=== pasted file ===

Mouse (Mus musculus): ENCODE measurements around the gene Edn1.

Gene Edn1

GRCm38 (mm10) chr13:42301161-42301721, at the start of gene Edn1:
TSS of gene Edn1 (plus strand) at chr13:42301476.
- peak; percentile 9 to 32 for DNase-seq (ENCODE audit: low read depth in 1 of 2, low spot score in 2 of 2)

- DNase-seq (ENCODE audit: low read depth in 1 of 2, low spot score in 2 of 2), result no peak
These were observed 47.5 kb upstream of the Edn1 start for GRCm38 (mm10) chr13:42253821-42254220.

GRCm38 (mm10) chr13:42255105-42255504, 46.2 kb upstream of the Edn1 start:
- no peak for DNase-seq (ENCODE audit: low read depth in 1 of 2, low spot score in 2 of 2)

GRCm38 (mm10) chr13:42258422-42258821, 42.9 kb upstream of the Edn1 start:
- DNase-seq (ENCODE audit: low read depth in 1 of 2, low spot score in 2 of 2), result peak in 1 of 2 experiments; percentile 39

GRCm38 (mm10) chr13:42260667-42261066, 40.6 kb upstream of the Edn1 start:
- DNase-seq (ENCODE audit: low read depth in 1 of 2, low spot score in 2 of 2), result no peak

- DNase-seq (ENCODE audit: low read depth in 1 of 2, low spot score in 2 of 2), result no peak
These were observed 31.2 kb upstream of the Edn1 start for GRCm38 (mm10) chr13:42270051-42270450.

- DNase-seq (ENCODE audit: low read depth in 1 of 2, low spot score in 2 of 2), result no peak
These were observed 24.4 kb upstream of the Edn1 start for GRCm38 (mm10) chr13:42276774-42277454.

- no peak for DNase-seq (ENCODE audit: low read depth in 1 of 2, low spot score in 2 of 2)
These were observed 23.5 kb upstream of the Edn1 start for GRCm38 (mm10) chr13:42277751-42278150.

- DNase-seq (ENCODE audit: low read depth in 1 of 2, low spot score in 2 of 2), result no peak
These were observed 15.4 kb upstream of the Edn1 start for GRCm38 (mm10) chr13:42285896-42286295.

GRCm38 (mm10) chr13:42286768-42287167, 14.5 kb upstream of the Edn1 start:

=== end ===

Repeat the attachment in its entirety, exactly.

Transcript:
Mouse (Mus musculus): ENCODE measurements around the gene Edn1.

Gene Edn1

GRCm38 (mm10) chr13:42301161-42301721, at the start of gene Edn1:
TSS of gene Edn1 (plus strand) at chr13:42301476.
- peak; percentile 9 to 32 for DNase-seq (ENCODE audit: low read depth in 1 of 2, low spot score in 2 of 2)

- DNase-seq (ENCODE audit: low read depth in 1 of 2, low spot score in 2 of 2), result no peak
These were observed 47.5 kb upstream of the Edn1 start for GRCm38 (mm10) chr13:42253821-42254220.

GRCm38 (mm10) chr13:42255105-42255504, 46.2 kb upstream of the Edn1 start:
- no peak for DNase-seq (ENCODE audit: low read depth in 1 of 2, low spot score in 2 of 2)

GRCm38 (mm10) chr13:42258422-42258821, 42.9 kb upstream of the Edn1 start:
- DNase-seq (ENCODE audit: low read depth in 1 of 2, low spot score in 2 of 2), result peak in 1 of 2 experiments; percentile 39

GRCm38 (mm10) chr13:42260667-42261066, 40.6 kb upstream of the Edn1 start:
- DNase-seq (ENCODE audit: low read depth in 1 of 2, low spot score in 2 of 2), result no peak

- DNase-seq (ENCODE audit: low read depth in 1 of 2, low spot score in 2 of 2), result no peak
These were observed 31.2 kb upstream of the Edn1 start for GRCm38 (mm10) chr13:42270051-42270450.

- DNase-seq (ENCODE audit: low read depth in 1 of 2, low spot score in 2 of 2), result no peak
These were observed 24.4 kb upstream of the Edn1 start for GRCm38 (mm10) chr13:42276774-42277454.

- no peak for DNase-seq (ENCODE audit: low read depth in 1 of 2, low spot score in 2 of 2)
These were observed 23.5 kb upstream of the Edn1 start for GRCm38 (mm10) chr13:42277751-42278150.

- DNase-seq (ENCODE audit: low read depth in 1 of 2, low spot score in 2 of 2), result no peak
These were observed 15.4 kb upstream of the Edn1 start for GRCm38 (mm10) chr13:42285896-42286295.

GRCm38 (mm10) chr13:42286768-42287167, 14.5 kb upstream of the Edn1 start: